They say that everyone has a novel in them. It could be about family history, journeys overseas, crime, innovation or a thriller. I’m sure everyone has a tale to tell. Sometimes, however, words dry up. Where can these characters go next, what impossible but believable storyline will enthral the reader.
Help is at hand. Well, actually it’s been around for some time. Let me introduce you to William Wallace Cook (1867 – 1933). Plotto, first published in 1928, is a reference book. It is a book that lists a possible 1,462 plots. Each plot can combine with other plots to create an overall master plot.
According to Cook, every story has one thing in common …a theme. A Theme is a general proposition defining the story's type. "A man's revenge for the treachery of a false friend," is vaguely descriptive of a certain type of story. "Love in conflict with duty," would be another. Plotto is a method of plot suggestion for writers of creative fiction.
So how does this work with copyright? Well, copyright does not protect the idea for the book but will protect the words that you write. Take for example the millions of thriller novels that have been written. The idea of someone getting killed and a detective solving how it was done, and who did it, cannot be protected. But the many versions, the many detectives, and the many plots can be protected.
Everyone has their own favourite. Whether it's Inspector Morse, Sherlock Holmes, Columbo or my favourite, Inspector Clouseau. Each of these authors will have copyright in their stories.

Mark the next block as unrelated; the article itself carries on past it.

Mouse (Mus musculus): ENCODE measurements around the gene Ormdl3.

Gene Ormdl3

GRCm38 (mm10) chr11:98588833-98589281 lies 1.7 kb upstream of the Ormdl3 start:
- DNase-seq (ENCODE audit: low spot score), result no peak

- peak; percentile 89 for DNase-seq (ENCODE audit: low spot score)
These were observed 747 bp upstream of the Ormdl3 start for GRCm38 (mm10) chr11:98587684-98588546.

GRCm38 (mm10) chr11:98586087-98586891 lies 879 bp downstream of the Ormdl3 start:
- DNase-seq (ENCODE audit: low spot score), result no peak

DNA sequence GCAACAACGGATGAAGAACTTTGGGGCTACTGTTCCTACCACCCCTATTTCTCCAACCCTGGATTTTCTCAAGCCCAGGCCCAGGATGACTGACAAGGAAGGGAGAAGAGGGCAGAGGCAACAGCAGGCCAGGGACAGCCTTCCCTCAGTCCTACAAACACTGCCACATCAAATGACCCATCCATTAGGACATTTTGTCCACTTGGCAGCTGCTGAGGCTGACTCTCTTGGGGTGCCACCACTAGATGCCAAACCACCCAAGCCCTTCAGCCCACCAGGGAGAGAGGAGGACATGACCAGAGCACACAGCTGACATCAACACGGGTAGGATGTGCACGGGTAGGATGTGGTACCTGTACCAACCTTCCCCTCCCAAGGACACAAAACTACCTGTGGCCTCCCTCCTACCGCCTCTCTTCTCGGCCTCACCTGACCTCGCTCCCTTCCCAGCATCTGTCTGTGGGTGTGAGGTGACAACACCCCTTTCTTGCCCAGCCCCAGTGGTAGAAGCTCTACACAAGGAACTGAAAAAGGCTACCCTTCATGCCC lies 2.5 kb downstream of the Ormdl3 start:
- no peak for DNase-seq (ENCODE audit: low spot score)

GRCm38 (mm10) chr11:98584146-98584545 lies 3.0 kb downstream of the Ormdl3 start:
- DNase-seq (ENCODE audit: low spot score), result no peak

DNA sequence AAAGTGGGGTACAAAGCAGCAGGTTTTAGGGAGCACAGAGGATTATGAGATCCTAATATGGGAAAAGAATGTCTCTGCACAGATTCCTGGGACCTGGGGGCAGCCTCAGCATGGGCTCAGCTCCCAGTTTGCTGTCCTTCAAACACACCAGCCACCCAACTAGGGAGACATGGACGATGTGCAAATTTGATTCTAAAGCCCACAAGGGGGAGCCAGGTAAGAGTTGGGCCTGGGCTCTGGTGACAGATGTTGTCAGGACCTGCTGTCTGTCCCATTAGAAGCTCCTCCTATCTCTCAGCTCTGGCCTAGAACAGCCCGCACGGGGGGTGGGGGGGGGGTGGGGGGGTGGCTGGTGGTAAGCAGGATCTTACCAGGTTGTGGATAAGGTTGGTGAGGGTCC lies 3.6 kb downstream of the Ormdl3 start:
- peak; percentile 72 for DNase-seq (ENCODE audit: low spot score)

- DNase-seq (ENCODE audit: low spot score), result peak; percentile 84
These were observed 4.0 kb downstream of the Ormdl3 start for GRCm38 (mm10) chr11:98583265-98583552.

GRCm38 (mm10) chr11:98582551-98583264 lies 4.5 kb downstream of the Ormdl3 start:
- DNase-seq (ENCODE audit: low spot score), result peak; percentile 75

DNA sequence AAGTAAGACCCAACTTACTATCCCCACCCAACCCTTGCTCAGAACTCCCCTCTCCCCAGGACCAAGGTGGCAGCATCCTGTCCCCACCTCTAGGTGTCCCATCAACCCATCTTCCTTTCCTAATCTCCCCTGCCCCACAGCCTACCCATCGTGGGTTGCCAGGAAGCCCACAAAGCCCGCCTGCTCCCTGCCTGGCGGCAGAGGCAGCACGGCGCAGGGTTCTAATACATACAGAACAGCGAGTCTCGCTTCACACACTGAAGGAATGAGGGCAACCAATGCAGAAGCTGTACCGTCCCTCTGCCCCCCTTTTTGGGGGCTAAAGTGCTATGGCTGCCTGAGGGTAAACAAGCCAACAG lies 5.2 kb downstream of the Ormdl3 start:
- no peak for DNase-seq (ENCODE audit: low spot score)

Back to Plotto, page 11 of plotto lists the three main clauses of every story. The A clause is the protagonists clause, the B clause originates and carries the action, the C clause carries on and terminates the action. Let’s take some examples from the possibilities on page 12.
8. A person influenced by an obligation.
46. Seeking retaliation for a grievous wrong.
34. Embarking upon an enterprise of insurrection in the hope of ameliorating certain evil conditions.
Ring any bells? To me, this is Aliens (the second one).
9. A person subjected to adverse conditions
22. Following a wrong course through mistaken judgement
3. Foils a guilty plotter and defeats a subtle plot
The actual idea of the plot cannot be protected. But your unique characters and storylines can, once you have written them down. We have a number of short videos covering IP basics, take a look at how Dan Tyte protects his novels.
At first glance plotto will seem confusing. To help, Cook has also produced an instruction manual to understand and get the most out of it.
Plotto is the greatest single aid in plotting ever offered writers. Make up your mind now to give Plotto and this manual the time it deserves. The best-known writers in the world own and use Plotto.
Have a look, see what you think, but most of all be creative and don’t copy!
Now if only someone would write bloggo…